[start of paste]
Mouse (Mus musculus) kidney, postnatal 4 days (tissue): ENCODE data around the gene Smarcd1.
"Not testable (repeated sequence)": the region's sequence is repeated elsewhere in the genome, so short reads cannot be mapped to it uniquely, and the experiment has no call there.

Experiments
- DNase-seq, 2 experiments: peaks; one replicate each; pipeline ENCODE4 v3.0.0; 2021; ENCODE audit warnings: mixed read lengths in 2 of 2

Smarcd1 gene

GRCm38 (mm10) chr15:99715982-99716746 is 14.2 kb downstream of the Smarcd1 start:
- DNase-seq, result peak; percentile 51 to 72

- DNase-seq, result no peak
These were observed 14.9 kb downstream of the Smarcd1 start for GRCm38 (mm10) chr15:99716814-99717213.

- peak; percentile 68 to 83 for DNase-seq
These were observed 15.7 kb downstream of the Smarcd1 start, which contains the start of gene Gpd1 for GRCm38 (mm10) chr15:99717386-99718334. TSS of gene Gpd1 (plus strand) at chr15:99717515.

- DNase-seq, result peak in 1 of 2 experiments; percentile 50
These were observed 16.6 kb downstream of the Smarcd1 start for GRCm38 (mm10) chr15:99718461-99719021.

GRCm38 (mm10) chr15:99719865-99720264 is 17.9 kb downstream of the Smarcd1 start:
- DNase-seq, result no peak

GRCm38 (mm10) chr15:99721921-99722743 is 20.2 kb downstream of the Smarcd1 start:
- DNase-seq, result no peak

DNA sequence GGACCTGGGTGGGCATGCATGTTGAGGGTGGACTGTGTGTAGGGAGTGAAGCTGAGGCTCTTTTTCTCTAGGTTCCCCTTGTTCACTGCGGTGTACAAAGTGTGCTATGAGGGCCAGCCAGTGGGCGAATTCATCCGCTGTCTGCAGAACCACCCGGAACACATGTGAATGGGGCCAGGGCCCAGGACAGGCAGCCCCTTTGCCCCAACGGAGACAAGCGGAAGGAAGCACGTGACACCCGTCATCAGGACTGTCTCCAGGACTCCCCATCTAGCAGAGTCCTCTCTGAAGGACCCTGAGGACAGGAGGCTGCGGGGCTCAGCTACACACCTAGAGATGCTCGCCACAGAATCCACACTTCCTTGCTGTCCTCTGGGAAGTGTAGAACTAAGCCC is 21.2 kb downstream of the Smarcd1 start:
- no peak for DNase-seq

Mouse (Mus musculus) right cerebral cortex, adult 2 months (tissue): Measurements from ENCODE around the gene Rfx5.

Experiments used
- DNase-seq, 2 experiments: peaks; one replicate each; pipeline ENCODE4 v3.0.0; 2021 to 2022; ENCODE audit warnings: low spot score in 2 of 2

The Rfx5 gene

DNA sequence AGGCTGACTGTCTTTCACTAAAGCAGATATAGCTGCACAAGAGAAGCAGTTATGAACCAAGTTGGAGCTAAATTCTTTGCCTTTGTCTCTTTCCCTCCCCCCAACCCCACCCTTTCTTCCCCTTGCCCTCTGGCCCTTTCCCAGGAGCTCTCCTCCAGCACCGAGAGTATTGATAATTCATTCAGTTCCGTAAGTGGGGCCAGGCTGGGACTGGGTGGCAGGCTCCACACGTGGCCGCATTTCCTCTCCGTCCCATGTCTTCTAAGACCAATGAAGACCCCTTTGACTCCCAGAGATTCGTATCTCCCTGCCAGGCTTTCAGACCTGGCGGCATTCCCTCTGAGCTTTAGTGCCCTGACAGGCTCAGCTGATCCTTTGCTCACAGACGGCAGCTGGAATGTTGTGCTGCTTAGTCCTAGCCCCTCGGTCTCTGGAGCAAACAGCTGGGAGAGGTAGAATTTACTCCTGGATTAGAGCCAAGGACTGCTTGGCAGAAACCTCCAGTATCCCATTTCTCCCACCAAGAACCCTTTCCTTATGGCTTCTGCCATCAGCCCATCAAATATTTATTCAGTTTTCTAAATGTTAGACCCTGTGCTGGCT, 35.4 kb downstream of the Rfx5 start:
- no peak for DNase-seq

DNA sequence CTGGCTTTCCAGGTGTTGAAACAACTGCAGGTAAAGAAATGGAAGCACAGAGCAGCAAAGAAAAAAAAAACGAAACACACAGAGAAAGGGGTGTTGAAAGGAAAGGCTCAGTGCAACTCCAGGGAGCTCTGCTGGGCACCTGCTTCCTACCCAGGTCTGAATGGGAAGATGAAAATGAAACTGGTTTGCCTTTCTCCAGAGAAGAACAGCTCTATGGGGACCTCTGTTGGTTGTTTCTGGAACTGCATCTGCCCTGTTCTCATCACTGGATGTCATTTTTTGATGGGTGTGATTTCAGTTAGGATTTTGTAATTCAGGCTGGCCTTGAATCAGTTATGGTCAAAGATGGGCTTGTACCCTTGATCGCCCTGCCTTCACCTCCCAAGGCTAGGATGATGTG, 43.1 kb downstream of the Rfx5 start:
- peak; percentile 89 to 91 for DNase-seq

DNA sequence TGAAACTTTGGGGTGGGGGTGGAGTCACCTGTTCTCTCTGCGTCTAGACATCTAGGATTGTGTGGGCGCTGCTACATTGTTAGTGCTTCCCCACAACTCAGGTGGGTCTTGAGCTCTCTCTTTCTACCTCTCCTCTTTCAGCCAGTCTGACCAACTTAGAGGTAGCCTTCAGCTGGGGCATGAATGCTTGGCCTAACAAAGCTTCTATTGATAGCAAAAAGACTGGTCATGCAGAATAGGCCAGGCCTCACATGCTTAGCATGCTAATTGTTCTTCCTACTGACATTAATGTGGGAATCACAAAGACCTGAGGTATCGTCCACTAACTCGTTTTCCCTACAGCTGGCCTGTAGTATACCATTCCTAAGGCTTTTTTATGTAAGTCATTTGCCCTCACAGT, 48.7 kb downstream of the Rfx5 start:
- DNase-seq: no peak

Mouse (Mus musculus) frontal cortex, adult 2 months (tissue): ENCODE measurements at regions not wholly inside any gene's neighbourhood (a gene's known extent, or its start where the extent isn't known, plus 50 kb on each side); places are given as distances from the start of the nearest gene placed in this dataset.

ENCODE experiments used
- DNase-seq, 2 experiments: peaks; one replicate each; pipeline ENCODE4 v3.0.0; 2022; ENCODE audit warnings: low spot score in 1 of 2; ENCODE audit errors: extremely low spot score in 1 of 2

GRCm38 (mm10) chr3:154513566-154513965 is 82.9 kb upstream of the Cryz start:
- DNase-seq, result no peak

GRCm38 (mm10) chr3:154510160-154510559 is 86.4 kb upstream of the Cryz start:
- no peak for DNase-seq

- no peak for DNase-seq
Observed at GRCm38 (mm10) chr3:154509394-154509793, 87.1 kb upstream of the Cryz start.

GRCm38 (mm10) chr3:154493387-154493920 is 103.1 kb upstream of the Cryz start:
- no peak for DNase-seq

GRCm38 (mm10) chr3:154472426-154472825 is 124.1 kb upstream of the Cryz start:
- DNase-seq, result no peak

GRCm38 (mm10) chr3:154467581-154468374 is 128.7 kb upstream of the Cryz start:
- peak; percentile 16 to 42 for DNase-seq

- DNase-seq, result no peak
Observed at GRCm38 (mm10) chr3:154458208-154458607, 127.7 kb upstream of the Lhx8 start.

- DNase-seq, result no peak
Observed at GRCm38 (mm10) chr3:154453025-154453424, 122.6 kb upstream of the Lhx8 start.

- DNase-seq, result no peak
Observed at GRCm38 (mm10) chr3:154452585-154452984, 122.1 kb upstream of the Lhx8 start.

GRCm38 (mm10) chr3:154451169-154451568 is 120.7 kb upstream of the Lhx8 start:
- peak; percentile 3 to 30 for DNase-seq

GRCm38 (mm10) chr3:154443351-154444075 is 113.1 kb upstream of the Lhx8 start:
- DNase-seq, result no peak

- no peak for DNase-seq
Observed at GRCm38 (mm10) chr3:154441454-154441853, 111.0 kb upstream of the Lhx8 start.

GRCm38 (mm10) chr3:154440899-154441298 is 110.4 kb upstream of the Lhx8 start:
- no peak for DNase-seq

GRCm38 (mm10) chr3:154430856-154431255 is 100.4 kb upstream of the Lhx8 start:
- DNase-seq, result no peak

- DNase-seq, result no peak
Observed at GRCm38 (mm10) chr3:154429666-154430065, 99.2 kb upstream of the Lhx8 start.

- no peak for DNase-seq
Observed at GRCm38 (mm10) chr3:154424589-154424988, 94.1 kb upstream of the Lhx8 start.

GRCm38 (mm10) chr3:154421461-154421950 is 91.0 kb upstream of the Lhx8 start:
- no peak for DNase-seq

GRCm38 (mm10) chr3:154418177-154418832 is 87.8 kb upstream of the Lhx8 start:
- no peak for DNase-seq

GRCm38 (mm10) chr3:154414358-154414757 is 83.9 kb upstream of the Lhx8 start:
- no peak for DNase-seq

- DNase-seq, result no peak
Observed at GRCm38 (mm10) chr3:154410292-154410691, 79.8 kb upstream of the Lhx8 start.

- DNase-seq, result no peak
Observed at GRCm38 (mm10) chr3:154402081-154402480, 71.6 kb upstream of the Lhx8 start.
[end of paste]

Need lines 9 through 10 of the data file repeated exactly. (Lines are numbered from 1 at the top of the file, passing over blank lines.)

These were observed 14.9 kb downstream of the Smarcd1 start for GRCm38 (mm10) chr15:99716814-99717213.

- peak; percentile 68 to 83 for DNase-seq